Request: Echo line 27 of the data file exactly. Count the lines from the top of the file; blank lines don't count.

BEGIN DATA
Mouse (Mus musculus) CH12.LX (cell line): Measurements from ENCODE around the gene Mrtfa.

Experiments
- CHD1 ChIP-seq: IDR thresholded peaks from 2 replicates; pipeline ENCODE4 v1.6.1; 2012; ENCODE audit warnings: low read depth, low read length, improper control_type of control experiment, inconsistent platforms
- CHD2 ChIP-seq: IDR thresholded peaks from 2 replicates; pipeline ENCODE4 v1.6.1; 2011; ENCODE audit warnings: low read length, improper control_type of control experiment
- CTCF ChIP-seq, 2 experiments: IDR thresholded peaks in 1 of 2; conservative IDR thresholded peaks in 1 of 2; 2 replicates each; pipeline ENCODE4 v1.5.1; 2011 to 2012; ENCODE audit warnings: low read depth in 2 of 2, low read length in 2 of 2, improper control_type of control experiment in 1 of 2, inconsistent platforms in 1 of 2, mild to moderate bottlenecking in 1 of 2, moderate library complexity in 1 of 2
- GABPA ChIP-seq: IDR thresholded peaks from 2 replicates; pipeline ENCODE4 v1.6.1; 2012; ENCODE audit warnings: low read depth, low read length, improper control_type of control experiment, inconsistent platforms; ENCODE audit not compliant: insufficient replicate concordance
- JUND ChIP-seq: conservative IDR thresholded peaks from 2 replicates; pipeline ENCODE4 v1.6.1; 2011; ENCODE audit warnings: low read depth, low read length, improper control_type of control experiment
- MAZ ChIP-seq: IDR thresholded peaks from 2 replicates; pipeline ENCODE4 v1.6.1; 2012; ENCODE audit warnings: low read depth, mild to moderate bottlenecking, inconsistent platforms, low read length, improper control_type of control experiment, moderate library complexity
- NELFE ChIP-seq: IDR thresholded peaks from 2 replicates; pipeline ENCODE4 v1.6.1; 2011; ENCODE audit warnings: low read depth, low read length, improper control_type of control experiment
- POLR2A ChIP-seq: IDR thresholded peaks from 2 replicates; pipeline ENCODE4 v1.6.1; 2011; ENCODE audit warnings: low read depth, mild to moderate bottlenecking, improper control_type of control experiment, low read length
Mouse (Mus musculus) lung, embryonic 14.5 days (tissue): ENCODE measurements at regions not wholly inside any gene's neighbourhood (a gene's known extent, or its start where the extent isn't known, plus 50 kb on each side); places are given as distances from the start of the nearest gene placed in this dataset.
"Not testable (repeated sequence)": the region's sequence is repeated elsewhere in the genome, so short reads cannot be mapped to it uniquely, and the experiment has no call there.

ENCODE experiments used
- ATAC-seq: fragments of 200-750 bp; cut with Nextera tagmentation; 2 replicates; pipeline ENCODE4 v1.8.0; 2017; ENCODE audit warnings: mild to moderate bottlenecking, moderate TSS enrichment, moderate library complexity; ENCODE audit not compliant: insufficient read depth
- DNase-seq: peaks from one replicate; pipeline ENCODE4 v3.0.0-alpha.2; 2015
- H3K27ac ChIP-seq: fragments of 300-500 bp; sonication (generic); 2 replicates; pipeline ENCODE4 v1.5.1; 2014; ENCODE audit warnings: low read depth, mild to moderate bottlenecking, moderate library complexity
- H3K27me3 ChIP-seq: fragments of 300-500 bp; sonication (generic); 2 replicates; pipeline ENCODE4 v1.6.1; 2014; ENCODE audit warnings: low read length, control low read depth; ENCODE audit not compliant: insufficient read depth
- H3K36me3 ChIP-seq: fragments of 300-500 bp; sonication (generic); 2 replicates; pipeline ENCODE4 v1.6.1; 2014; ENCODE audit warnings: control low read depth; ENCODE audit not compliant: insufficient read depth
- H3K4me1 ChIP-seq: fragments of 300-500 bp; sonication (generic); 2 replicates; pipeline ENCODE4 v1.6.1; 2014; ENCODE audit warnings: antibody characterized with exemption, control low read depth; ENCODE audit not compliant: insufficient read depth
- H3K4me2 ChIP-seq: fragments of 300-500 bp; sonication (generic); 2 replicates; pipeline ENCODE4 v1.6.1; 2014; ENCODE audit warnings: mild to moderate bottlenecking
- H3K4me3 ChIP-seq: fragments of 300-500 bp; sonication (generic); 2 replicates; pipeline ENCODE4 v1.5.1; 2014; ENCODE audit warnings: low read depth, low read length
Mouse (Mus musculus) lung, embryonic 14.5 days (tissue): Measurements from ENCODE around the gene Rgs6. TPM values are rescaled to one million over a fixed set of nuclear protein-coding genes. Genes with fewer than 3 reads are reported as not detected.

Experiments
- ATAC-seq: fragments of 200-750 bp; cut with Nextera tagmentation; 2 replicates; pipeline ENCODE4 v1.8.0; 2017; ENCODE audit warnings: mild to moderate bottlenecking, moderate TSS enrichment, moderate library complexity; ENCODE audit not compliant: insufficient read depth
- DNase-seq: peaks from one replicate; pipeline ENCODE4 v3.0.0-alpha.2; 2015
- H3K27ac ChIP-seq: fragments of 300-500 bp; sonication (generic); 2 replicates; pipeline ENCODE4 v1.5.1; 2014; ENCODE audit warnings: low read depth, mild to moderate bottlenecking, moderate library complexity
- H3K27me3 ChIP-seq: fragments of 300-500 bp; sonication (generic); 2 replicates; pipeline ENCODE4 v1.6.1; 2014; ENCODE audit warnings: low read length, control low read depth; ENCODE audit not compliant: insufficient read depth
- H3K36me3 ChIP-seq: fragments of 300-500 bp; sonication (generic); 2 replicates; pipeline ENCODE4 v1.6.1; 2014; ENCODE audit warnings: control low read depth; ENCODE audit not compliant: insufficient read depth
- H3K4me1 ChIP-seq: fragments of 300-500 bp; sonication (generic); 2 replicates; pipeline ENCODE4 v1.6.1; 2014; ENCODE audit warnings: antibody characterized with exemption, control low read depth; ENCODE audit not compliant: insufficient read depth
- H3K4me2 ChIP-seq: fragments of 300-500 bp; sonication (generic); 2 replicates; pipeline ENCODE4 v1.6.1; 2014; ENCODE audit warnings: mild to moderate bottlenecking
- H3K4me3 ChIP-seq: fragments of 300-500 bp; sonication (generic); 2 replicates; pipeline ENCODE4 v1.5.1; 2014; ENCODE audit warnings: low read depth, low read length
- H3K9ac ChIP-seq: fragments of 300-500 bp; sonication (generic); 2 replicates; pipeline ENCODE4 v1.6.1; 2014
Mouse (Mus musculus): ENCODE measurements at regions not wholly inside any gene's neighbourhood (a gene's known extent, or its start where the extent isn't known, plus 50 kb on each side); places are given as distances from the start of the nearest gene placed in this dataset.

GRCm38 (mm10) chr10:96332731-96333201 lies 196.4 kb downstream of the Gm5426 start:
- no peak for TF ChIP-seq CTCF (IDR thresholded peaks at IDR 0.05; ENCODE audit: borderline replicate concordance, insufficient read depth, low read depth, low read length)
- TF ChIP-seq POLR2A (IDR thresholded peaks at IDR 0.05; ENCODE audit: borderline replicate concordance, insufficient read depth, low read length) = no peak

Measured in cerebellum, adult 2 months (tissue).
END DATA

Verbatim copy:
- H3K27me3 ChIP-seq: fragments of 300-500 bp; sonication (generic); 2 replicates; pipeline ENCODE4 v1.6.1; 2014; ENCODE audit warnings: low read length, control low read depth; ENCODE audit not compliant: insufficient read depth